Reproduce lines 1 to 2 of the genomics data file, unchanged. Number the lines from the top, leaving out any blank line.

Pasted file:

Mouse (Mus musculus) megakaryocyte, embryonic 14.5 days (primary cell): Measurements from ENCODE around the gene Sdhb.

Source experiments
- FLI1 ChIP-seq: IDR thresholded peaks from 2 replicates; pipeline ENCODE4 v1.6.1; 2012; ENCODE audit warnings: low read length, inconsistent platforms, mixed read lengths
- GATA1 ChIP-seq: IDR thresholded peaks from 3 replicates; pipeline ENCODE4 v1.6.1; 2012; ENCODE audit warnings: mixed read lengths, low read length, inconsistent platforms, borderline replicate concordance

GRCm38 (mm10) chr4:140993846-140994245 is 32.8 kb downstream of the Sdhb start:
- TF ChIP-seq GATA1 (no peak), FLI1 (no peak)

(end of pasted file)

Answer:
Mouse (Mus musculus) megakaryocyte, embryonic 14.5 days (primary cell): Measurements from ENCODE around the gene Sdhb.

Source experiments